Bicycle size is an important consideration when buying an electric bicycle. Bicycles of the wrong size can cause discomfort and damage. Your electric bike is a huge investment, and you should definitely treat it like this! Knowing the correct bike size before buying is the best way to ensure efficiency, longer usage time and overall enjoyment. Let's see how to adjust the size of the electric bicycle correctly.
Are you a mountain biker or a commuter? Do you want to ride upright or aggressively? Mountain bikes, road bikes, and hybrid bikes all have slightly different sizes, such as 14 inch electric bike, 16 folding electric bike, 20 folding e bike and so on, so before you start trying to size your bike, make sure you know what the main purpose of the bike is. You may have thought about this a bit, so this should be an easy part.
Frame size is possibly the most important aspect in bike sizing. Reason being, once the frame size is set, that’s it. There is no turning back from there.
There are few ways that you can find the right size frame. The first way is to measure your inseam. Measuring your inseam can be done in a number of ways, but I find the easiest way is to grab a notebook. Once you've got your notebook, you'll need to stand against a wall. Then, place the notebook in between your upper thighs so you are straddling it (like you would be if you hopped on a bike). Leave the notebook in place on the wall and measure from the top of the notebook to the floor. This measurement is your inseam. It's generally a good idea to wear the shoes you'll be cycling in most frequently as this will probably affect the measurement.
Ideally, the next thing you want to do in terms of frame size is actually hop on the bike, or a similar style. This isn't always possible, but if you can you're checking that you can straddle the frame with your feet flat on the floor. If you have a traditional top tube that is parallel to the ground there should be about an inch or two of clearance.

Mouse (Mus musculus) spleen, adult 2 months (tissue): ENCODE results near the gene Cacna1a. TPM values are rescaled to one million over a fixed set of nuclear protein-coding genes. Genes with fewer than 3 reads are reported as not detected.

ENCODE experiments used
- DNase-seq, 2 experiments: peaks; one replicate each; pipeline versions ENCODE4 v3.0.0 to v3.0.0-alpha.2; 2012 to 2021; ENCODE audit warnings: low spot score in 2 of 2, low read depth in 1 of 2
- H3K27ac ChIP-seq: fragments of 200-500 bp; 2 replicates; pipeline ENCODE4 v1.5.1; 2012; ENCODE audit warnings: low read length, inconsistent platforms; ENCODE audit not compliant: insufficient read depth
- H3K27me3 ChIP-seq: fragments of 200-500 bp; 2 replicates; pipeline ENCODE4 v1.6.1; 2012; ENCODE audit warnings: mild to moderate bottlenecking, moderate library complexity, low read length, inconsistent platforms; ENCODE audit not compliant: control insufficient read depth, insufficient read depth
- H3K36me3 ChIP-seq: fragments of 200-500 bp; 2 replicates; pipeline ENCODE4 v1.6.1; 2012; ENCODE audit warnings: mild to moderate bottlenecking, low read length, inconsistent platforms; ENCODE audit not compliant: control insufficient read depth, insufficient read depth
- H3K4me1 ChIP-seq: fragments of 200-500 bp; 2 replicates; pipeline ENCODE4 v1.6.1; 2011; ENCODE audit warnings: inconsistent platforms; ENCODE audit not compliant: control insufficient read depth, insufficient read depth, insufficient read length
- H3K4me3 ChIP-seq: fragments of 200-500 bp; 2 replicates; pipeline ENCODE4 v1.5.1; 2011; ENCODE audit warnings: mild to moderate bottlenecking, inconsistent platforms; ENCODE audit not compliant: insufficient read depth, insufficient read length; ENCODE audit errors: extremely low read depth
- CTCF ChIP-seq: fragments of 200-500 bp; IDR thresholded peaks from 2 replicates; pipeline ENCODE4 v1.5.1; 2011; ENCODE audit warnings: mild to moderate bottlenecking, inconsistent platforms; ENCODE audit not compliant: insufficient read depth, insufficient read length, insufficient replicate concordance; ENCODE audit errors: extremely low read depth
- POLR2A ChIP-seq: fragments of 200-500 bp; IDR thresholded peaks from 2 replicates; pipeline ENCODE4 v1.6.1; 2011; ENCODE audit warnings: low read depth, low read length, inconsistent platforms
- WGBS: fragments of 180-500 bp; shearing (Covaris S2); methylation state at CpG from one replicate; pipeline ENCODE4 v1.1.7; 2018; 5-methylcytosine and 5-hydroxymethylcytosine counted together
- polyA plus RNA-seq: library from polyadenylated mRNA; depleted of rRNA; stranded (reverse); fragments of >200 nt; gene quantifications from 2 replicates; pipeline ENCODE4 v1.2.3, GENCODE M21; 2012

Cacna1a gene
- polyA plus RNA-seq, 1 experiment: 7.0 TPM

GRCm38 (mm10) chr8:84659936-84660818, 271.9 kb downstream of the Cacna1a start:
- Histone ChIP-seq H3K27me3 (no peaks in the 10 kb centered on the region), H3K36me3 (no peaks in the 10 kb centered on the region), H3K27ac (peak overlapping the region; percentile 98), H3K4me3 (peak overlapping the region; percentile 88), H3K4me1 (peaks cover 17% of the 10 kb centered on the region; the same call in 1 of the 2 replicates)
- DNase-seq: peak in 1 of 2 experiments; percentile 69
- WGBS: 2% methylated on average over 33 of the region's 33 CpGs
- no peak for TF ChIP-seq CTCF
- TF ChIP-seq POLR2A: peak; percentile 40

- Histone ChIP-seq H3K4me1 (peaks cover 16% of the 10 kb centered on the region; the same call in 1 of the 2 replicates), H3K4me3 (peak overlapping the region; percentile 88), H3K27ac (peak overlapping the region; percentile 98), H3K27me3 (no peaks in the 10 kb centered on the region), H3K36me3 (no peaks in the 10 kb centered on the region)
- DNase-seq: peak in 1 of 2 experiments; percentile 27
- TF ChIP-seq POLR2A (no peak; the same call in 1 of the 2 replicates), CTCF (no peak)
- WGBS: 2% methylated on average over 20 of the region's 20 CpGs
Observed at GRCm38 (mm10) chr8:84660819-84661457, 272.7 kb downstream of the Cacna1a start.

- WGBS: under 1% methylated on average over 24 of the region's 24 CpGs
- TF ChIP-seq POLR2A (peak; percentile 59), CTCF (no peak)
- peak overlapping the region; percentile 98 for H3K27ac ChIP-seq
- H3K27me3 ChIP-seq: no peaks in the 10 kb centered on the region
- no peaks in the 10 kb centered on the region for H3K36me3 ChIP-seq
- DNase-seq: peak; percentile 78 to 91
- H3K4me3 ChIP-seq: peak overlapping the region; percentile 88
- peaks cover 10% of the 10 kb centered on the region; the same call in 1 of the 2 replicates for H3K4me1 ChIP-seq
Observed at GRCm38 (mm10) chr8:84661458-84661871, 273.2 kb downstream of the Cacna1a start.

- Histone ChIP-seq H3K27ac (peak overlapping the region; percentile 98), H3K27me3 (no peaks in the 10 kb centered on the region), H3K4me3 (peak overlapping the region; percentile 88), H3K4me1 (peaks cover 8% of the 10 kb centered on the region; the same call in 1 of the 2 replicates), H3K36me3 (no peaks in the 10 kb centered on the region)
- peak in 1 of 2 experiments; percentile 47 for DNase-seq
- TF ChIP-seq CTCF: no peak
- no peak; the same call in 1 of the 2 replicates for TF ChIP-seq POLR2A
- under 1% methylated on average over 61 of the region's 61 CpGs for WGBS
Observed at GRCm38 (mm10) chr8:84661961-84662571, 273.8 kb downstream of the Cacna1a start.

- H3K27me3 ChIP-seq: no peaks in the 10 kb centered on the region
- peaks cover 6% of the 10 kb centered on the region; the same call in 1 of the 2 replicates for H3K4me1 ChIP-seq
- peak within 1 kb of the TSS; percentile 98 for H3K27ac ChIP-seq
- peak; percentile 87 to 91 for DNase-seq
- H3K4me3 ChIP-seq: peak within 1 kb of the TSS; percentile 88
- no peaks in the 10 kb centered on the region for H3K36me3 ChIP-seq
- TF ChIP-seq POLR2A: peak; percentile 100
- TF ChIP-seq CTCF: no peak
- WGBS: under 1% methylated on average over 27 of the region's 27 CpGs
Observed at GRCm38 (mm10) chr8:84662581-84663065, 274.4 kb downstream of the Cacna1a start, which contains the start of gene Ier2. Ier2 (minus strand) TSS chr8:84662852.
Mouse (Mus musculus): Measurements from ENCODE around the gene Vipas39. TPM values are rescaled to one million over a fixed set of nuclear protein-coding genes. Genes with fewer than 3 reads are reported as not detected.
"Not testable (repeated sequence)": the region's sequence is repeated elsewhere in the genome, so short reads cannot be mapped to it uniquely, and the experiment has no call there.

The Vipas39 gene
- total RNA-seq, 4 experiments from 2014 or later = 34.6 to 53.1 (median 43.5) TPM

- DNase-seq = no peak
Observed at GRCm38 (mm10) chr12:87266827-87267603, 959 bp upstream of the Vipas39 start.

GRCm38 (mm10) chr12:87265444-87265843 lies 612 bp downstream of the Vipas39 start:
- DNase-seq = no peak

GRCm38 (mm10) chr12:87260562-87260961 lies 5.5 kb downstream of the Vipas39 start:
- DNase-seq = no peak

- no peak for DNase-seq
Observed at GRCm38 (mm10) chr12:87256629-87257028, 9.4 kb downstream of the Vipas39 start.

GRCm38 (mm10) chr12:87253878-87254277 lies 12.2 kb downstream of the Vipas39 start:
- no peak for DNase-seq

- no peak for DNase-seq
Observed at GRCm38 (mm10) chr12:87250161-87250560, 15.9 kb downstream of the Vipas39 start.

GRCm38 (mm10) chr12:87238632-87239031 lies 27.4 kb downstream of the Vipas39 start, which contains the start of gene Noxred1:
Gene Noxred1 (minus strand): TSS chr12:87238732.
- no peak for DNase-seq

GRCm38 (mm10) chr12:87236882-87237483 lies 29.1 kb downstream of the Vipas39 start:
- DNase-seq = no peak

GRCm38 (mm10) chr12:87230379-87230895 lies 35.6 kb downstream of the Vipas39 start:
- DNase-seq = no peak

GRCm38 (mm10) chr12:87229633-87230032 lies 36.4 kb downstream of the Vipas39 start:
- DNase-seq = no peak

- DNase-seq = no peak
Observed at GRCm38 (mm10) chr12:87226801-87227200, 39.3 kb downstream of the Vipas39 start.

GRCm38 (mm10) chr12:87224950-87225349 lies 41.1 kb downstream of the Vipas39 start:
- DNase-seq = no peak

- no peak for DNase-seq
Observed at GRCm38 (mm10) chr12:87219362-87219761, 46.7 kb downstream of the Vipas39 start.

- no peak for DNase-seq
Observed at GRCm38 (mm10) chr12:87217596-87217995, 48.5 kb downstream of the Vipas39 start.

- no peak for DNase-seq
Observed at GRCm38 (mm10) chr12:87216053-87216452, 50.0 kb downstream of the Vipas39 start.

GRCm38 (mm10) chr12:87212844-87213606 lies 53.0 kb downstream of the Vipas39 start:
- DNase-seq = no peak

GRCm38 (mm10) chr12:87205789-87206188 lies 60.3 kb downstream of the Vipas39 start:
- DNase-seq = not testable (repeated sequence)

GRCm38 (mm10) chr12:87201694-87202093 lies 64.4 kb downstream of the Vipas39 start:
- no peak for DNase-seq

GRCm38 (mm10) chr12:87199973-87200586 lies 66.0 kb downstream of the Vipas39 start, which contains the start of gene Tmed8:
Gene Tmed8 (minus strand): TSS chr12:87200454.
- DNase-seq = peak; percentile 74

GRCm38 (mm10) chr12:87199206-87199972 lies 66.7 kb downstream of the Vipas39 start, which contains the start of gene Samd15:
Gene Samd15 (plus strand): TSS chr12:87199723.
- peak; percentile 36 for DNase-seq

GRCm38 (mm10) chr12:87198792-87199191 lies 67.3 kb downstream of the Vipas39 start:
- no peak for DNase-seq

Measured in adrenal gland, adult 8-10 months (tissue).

Saddle height is also very important. Too high or too low and you won't bike as efficiently. To size this properly, take one of your feet and put it on the pedal at the bottom of the pedal stroke (it's lowest point). There should be a slight bend in your knee. Go for about 80-85% of full extension. When you hop on the bike, your knees shouldn't be coming up too much past the top tube. I'd recommend getting a quick release for your seat post because if anything moves on you it's much easier to adjust.
You also want to make sure your saddle tilt is set properly. Generally, the saddle should be flat (parallel to the ground). For cruisers and commuter bikes you might want the saddle tilted back a very little bit for a more upright ride. The opposite is true of mountain bikes. Tilt your seat forward slightly for a more aggressive feel.
Your upper body position is very important. If this is off, you could end up with a backache and tired arms. You’ll want a slight bend in your arms on any bike. Your posture will be affected based on the type of bike you’re riding. Comfort is key here. If you hop on the bike and five minutes later you’re already hurting, that’s a problem.
For mountain bikes and true road bikes, you’ll have a more significant bend in the back because they are more aggressive rides. If it is a commuter or urban bike, you should be more upright, almost like you’re sitting in a chair.